Have you ever wondered how the first year of being an agricultural educator goes for that beginning teacher? If so, you are in luck for we are diving into the experience that Jenna Timmons had this past year teaching at Gettysburg High School in Adams County. She is one of the educators from the #psuaged16 cohort. The communications team had asked her several questions to better understand how her year went as a beginning teacher.

Her first year was an unique and interesting experience. She had felt unprepared somedays as she was entering the classroom and somedays where she thought to herself, "What did I even teach today?" However, she had realized that she has what it takes to be an effective teacher and that she will strive and try harder tomorrow. She believes that she did okay in her first year as an educator. She had increased that student numbers in the department and class size which made her feel accomplished. Her confidence has boosted for she has grown in her professional role as being a successful educated person who was fortunate to earn a role at a great school. She explained, "In addition, my confidence in being able to control a class and create purposeful lessons for a class has increased and allowed me to stand in front of a class or a room full of FFA members and know that I am adding value and purpose to my students’ lives."

Her piece of advice for beginning teachers is just as significant as her teaching experience. Her advice is, "Do not give up and do not quit. You had this dream for a reason and you need to see it through. It will get better, I promise." She also added that the student who appreciates you needs you! During her first year she came upon an inspiring moment when she was able to incorporate her students with special needs into their planting of spring plants. She realized that she gave them an opportunity that they would not have had otherwise. The thing she enjoys the most is the diversity of agriculture. She teaches small gas engines and welding in the morning to turn around in the afternoon to teach horticulture. She loves the difference of content and students. Her students keep her learning and constantly growing as a leader.

Penn State Teach Ag is proud of all that Jenna has accomplished in one year, and we are excited to see what she can accomplish throughout her career.




Luke Kerstetter

Student Blogger

Twitter Handle: @lmkerstetter96

2020 Agricultural Education Student Teacher






Friday, October 13, 2017

Catching up in Senegal with Olivia Murphy-Sweet (@OSweetMurph)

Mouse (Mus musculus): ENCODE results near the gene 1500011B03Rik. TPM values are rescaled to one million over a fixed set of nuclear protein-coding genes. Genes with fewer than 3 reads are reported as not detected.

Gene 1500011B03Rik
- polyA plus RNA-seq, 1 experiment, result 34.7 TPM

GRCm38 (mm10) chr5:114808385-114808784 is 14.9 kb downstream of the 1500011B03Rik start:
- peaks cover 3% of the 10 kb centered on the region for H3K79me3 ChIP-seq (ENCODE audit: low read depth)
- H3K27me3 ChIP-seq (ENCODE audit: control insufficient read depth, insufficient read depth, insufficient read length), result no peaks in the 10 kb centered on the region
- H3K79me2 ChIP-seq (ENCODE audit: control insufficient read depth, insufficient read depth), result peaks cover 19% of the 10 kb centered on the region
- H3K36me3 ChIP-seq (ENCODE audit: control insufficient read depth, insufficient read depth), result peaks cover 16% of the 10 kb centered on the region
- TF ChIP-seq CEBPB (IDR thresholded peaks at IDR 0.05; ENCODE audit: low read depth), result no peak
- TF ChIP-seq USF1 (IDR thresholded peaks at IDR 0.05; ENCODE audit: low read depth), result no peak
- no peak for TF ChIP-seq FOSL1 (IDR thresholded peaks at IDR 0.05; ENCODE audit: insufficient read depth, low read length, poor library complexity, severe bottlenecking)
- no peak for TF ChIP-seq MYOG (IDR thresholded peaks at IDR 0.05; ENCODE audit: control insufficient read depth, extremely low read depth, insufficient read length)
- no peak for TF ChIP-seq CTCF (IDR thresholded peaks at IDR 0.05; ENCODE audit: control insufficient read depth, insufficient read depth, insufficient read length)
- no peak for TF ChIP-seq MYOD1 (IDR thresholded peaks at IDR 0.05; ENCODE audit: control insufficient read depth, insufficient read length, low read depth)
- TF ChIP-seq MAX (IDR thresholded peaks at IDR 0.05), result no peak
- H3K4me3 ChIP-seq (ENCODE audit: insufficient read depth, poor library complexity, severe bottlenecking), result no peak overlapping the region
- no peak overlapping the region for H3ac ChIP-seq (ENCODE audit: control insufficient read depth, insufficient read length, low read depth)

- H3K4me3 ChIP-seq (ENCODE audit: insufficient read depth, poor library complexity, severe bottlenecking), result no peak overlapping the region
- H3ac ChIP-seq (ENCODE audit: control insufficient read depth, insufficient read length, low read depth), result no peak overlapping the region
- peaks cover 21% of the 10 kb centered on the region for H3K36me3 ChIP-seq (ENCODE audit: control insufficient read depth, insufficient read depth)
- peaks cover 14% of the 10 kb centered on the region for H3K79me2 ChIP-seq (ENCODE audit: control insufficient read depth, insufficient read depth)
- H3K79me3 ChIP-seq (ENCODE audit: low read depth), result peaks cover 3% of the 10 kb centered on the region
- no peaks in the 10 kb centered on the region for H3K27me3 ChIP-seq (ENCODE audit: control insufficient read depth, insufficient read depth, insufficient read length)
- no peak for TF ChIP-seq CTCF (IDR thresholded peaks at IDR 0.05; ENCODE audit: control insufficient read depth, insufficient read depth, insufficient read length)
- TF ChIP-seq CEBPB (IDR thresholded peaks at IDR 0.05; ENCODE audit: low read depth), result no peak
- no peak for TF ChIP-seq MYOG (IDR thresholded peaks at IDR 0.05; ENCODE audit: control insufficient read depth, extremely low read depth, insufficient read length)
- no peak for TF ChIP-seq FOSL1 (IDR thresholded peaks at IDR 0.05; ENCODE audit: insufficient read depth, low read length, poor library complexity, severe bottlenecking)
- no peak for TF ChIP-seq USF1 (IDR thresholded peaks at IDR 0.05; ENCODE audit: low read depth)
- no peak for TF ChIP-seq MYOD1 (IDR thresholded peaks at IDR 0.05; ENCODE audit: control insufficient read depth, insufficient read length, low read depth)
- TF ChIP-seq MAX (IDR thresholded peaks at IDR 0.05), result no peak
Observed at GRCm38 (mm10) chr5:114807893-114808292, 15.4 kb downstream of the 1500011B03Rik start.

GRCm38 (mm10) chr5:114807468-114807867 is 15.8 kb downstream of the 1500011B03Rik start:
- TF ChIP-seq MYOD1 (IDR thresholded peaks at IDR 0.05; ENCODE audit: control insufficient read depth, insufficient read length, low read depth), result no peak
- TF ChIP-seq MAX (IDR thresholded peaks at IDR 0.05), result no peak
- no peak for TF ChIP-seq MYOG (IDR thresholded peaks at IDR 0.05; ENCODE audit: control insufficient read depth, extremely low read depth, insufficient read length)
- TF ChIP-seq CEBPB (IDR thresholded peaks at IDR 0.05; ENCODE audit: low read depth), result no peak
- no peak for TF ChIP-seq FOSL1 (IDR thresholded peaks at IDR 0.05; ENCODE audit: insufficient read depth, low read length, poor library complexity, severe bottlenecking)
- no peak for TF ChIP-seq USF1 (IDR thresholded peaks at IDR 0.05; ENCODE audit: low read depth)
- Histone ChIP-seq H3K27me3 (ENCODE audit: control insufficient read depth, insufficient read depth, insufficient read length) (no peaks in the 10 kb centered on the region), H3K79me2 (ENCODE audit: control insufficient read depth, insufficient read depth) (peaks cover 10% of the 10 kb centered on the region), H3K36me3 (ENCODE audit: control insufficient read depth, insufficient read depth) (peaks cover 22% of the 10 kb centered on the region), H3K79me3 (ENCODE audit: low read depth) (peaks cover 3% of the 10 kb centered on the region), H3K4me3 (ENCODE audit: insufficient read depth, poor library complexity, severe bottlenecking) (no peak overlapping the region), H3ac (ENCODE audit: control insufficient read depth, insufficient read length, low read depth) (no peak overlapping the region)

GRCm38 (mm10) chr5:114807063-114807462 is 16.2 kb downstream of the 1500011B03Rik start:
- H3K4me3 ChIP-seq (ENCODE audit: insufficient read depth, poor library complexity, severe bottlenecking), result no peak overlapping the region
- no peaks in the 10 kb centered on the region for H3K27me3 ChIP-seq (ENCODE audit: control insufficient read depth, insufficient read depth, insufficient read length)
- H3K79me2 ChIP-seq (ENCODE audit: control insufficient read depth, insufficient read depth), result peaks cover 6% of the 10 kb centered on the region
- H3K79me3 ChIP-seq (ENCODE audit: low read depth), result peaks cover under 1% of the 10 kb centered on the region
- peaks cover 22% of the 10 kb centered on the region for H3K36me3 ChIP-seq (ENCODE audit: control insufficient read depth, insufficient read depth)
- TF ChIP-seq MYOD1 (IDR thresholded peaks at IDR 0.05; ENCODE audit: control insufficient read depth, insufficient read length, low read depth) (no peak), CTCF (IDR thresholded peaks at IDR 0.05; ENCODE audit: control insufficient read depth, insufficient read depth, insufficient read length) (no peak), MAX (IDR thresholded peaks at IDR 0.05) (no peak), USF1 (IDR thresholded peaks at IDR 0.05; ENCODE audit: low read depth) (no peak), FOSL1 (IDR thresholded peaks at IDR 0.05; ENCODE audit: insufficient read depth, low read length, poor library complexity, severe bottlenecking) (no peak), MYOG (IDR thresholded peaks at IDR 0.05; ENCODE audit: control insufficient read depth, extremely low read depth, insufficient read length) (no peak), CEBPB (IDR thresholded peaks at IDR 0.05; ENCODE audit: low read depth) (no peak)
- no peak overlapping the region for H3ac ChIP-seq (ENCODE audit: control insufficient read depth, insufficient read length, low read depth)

Olivia Murphy-Sweet officially joined the Peace Corps
in September of 2017.
It's time to catch up with #psuaged16 member and Peace Corps member Olivia Murphy-Sweet from all the way in Senegal!

Olivia's decision to join the Peace Corps came after a life full of travel and international experience. She had traveled internationally multiple times, including a trip to Belize in 2015 to complete her undergraduate research looking at how agricultural knowledge is passed down. Through these experiences, she was able to integrate herself into local cultures and meet new people. "I wanted to join Peace Corps to continue to have those experiences and to learn what it was like to live with people who are different than me." When she got the news that she was accepted and traveling to Senegal, she was naturally ecstatic.

Ms. Murphy-Sweet currently serves as a Sustainable Agricultural Specialist, which requires her to teach through garden groups, seed extension, and many secondary projects that don't necessarily relate to agriculture. "Having an Agriculture Education degree allows one to be very versatile in whatever job they want to do." 

Olivia working on a component of the water line
for her water grant project.
Although her decision to join the Peace Corps isn't a typical one, she says that her degree in Agriculture and Extension Education prepared her well, and was able to help her teach in such a broad setting as hers. "I went a little off the beaten path and used my degree on a more international level than staying in America." Through her education she learned how to think critically with her projects, create lesson plans for the formations she leads in the village, and helped her be able to apply what she does know about agriculture to her current position. She just finished her first year of service, and now has one more to go, being complete in December of 2018.

Olivia says her favorite part of Senegal would be her village, and all those that reside there. "I have countless friends and great work partners that help me with projects." One of her most recent projects was a water grant, where she worked with her community to provide water to an area outside of their village. She was amazed at how well everyone worked together to help each other through the duration of the project.

Olivia (3rd from left), with a group of fellow volunteers in Senegal.
We asked Ms. Murphy-Sweet if she has any advice for those pursuing a degree in Agriculture and Extension Education. Her response; "Do it! It will open up doors if you are willing to be creative and accomplish your goals whether it is in the classroom or not. Once you have the degree, the possibilities are endless." Her degree helped her to open up a very unique opportunity, allowing her to challenge herself while experience a community that would help her through every step of the way. Olivia's experience is proof of the diversity of opportunities that an Ag Ed degree can give you. We want to thank Olivia for sharing with us, and wish her the best of luck as she finishes out her service to the Peace Corps!





Hunter Kauffman, Student Blogger